American business began to prepare for the lifting of sanctions against Iran

American business began to prepare for the lifting of sanctions against Iran

Moscow. December 24. The largest U.S. companies, including Apple, General Electric and HP, are preparing for the opening of the Iranian market for Western goods after the abolition of U.S. and international sanctions against the Islamic Republic, writes The Wall Street Journal.

According to the publication, these corporations are already actively working on logon scripts to the Iranian market, are projects of treaties, sending to Iran representatives for negotiating future conditions. Currently direct operations in Iran remain illegal for most U.S. companies, in addition to suppliers of food, medical supplies and aircraft components.

Last week democratic Senator Ben Cardin, a part of the Senate foreign relations Committee, said hearings on the abolition of U.S. sanctions against Iran could begin as early as January.

According to representatives of the Secretary of the Treasury, on the day of the final entry into force of the nuclear agreement on Iran by the corresponding unit of the Ministry of Finance will issue a General permit that allows foreign subsidiaries of American companies to trade with Iran.

“Leading U.S. companies are no longer worried about how to hide the traces of their stay in Iran, suggesting a more significant degree of confidence at the end of the embargo”, – said the head of energy consulting firm Lavoisier Conseil Denis Florent. Based in Paris, Lavoisier Conseil including advising foreign companies seeking to start work in Iran.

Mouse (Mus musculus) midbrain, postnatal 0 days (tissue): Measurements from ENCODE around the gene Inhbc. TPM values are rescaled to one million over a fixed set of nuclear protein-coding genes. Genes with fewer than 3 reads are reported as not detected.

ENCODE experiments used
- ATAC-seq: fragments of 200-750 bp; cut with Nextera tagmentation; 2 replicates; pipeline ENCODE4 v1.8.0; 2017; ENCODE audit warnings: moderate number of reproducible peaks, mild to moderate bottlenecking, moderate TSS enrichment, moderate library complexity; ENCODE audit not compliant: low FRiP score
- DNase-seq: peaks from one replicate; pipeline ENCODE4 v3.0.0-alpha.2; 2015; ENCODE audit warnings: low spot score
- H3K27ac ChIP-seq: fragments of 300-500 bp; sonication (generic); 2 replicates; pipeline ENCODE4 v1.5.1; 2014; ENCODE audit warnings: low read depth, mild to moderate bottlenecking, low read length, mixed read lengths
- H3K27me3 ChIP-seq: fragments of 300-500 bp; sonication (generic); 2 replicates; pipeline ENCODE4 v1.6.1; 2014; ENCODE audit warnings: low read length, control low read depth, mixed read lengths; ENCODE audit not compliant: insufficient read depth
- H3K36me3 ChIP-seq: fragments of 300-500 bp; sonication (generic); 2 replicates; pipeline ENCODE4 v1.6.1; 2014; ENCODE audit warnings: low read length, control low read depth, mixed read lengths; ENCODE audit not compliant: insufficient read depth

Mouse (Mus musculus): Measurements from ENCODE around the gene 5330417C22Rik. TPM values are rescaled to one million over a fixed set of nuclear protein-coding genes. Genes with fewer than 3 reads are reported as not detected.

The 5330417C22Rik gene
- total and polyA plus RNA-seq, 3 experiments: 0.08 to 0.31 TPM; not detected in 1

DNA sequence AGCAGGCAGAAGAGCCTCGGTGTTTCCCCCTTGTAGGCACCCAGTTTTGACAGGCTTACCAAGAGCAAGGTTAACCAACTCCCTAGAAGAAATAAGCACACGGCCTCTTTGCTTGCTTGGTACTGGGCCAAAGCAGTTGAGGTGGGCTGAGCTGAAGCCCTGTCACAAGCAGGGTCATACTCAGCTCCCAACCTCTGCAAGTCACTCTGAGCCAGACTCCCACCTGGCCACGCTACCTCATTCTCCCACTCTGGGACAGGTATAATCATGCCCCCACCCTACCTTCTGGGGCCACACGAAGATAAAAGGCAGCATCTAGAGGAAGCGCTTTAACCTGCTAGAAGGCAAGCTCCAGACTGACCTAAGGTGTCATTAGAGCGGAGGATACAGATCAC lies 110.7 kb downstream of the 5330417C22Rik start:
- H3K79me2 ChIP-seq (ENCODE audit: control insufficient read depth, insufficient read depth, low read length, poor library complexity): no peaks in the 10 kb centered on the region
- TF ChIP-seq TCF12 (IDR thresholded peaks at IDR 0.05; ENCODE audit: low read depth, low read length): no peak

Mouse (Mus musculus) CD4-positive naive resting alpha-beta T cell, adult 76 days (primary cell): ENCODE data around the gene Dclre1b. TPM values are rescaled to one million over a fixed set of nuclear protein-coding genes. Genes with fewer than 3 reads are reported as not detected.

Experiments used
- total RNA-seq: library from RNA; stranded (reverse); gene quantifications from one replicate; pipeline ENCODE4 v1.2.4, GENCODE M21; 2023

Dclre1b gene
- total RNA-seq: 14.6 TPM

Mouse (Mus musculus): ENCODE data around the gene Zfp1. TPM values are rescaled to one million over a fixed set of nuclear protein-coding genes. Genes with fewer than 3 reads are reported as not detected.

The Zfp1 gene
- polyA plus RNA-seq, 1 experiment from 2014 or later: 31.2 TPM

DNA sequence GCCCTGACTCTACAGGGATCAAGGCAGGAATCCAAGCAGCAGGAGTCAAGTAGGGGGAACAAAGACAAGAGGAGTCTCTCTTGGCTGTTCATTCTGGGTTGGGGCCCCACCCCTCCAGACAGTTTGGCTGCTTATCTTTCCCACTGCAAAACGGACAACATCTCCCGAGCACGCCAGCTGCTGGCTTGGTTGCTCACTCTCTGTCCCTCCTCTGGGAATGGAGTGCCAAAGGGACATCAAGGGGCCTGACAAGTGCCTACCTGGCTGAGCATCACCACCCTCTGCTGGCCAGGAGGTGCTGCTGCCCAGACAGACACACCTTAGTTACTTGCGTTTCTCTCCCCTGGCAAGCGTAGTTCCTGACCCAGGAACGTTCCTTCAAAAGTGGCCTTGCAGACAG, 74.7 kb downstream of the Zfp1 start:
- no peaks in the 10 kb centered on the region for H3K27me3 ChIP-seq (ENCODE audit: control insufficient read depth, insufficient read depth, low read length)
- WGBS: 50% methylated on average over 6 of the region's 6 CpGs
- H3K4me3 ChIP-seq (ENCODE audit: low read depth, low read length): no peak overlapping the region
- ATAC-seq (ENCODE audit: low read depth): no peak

The rapid growth of the Iranian market is expected to contribute to the high population of almost 80 million people, most of which are less than 30 years, as well as the increasing share of the middle class and the high potential in the field of energy: in terms of proven oil reserves, Iran is the fourth, and gas reserves – second largest in the world.

Sales of computers, game devices and mobile phones in Iran will jump from $9.5 billion in 2014 to $13 billion within four years, predicts British BMI Research.

However, U.S. companies and their “daughters” have to be careful: if you hurry, fines and other sanctions on the homeland are inevitable, similar to U.S. Treasury.